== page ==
If you have not done so already, head over to Tony Ortega’s site and read his posting about Scientology’s Tax Exempt status.
Prompted by the OpEd piece Alex Gibney wrote in the LA Times, and with some excellent advice from Jeffrey Augustine, it lays out what you can do that is most likely to be EFFECTIVE in changing the way the US Government is allowing its citizens to subsidize Miscavige paying PI’s $10,000 a WEEK to follow and spy on his father.
The direction about complaining directly to the IRS supplements my recommendation to contact your elected representatives.
If you want to DO something to change the situation, these are exact steps you can take that are FAR more likely to achieve something than signing a “petition.”
People are quite rightly outraged that this “church” is abusing people with tax free money.
Many voices raised in protest can change that. So, if you have the opportunity, add your voice to the choir.
Following is a section of Alex’s extremely well thought out Op Ed that captures the overall message:
In the past, critics of the church have called for its tax exemption to be revoked because it is not a “real religion.” I agree that tax-exemption isn’t merited, but not for that reason. The Church of Scientology has a distinct belief system which, despite its somewhat strange cosmology — mocked by the TV show “South Park” and many others — is not essentially more strange than, say, the idea of a virgin birth. Scientologists are entitled to believe what they want to believe. And the IRS website makes it clear that anyone is entitled to start a religion at any time without seeking IRS permission. To maintain the right to be tax-exempt, however, religions must fulfill certain requirements for charitable organizations. For example, they may not “serve the private interests of any individual” and/or “the organization’s purposes and activities may not be illegal or violate fundamental public policy.”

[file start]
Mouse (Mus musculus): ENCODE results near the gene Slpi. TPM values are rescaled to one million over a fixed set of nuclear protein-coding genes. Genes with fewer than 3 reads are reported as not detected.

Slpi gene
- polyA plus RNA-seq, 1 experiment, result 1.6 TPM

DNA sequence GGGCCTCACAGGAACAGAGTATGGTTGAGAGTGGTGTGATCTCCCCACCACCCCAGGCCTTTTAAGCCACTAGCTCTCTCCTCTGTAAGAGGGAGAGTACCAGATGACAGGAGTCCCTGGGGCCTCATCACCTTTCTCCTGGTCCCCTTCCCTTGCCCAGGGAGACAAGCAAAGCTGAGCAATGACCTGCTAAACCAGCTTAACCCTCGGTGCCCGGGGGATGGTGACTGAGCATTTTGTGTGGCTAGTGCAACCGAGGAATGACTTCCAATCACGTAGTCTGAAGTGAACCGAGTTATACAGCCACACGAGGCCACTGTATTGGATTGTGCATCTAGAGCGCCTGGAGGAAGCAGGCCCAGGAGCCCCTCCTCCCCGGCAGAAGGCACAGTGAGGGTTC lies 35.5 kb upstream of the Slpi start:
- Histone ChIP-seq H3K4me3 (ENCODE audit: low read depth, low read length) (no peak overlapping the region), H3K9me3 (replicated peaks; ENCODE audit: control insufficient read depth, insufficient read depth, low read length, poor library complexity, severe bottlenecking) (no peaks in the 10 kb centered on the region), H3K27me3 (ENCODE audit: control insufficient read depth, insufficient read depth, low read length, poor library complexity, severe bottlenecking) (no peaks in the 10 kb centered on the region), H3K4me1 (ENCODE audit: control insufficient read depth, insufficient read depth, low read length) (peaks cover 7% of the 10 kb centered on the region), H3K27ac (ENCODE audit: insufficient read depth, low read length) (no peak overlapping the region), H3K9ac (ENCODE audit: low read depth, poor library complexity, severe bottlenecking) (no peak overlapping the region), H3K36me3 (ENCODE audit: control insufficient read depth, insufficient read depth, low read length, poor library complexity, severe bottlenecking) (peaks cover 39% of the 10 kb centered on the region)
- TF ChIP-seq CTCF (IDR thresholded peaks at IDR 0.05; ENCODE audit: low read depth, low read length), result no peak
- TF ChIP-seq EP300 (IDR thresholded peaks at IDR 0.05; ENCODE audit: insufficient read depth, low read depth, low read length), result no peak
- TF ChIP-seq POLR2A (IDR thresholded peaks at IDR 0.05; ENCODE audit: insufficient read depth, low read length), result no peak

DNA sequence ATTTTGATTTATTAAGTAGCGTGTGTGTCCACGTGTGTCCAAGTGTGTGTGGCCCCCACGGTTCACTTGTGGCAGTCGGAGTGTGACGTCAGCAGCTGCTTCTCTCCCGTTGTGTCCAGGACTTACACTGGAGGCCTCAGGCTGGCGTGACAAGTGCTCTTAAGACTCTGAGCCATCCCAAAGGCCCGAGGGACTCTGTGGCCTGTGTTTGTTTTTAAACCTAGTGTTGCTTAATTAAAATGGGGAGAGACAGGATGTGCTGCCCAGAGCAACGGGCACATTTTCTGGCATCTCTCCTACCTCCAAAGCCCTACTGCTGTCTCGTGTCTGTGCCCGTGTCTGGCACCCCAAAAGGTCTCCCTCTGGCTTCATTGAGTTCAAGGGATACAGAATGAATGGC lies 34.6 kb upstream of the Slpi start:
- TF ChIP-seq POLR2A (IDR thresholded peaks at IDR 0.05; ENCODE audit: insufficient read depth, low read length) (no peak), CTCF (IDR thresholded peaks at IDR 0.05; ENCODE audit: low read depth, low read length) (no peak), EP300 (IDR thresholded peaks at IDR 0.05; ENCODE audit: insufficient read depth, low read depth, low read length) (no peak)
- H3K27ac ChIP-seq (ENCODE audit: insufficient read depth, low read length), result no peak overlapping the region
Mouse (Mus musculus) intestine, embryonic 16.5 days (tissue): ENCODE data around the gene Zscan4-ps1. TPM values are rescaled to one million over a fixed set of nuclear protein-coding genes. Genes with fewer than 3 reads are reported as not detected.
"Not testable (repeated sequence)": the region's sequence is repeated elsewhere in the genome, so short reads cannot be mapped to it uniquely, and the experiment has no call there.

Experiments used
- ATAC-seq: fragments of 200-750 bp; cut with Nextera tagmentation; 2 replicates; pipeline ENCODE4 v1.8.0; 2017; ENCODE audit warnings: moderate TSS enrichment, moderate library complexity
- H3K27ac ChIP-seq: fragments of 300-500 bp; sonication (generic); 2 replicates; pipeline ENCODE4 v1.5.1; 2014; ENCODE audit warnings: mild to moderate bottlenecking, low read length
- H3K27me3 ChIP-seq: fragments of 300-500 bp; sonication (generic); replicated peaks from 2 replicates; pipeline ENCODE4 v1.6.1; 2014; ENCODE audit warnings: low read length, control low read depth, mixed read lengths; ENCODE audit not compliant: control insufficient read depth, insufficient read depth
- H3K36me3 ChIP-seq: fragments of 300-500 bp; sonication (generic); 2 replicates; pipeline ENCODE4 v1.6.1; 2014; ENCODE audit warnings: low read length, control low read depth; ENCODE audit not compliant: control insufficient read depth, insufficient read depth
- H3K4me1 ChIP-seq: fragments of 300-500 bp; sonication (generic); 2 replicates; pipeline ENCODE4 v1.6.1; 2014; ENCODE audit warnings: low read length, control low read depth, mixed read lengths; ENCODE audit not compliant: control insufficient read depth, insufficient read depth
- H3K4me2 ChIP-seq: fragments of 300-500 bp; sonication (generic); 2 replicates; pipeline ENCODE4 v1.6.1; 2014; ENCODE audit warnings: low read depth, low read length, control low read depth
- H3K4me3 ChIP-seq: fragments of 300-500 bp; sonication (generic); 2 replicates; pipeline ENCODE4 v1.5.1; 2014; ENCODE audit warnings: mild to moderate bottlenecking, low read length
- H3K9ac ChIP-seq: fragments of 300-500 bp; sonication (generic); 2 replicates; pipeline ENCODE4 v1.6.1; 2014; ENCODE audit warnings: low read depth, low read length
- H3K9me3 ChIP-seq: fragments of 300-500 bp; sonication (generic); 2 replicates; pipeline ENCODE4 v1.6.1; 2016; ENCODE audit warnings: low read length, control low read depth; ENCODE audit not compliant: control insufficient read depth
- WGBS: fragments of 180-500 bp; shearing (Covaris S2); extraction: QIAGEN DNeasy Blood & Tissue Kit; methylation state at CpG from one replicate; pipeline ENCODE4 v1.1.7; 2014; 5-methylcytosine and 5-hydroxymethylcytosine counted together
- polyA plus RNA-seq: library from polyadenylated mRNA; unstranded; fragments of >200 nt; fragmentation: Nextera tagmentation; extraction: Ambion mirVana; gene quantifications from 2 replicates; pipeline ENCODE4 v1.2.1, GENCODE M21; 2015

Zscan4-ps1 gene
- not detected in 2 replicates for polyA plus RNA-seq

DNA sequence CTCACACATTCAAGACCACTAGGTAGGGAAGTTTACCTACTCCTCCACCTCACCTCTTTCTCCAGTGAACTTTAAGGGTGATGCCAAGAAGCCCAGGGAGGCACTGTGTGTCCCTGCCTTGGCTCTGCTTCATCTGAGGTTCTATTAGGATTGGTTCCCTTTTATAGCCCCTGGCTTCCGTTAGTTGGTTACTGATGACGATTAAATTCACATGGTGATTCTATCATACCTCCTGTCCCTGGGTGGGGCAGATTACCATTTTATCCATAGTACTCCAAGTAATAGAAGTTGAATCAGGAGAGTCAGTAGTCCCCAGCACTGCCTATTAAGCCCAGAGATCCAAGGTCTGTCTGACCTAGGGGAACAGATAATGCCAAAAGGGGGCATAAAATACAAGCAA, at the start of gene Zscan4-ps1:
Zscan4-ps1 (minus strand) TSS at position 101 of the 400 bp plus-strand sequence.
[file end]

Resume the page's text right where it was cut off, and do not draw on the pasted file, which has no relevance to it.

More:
On these points alone, it is hard to see why Americans should subsidize Scientology through its tax-exemption.
Regarding “private interests,” it seems clear that Scientology is ruled by only one man, David Miscavige. Further, powerful celebrities within the church, particularly Tom Cruise, receive private benefits through the exploitation of low-wage labor (clergy members belonging to the Sea Org make roughly 40 cents an hour) and other use of church assets for his personal gain.
It appears that many church activities may have been either illegal or in violation of public policy. Numerous lawsuits, my film, other media accounts and an abandoned FBI investigation have turned up allegations of false imprisonment, human trafficking, wiretaps, assault, harassment and invasion of privacy. And the church doctrine of “disconnection,” in which members are forced to “disconnect” from anyone critical of the church, seems cruelly at odds with any reasonable definition of “life, liberty and the pursuit of happiness.”
A proper criminal investigation that followed the money — a virtual river of cash from tax-exempt donations and fees — could sort out some of these issues. Or a congressional subcommittee investigation could force Miscavige — who was unwilling to answer questions for Wright’s book or the film — to testify under oath about allegations of abuse.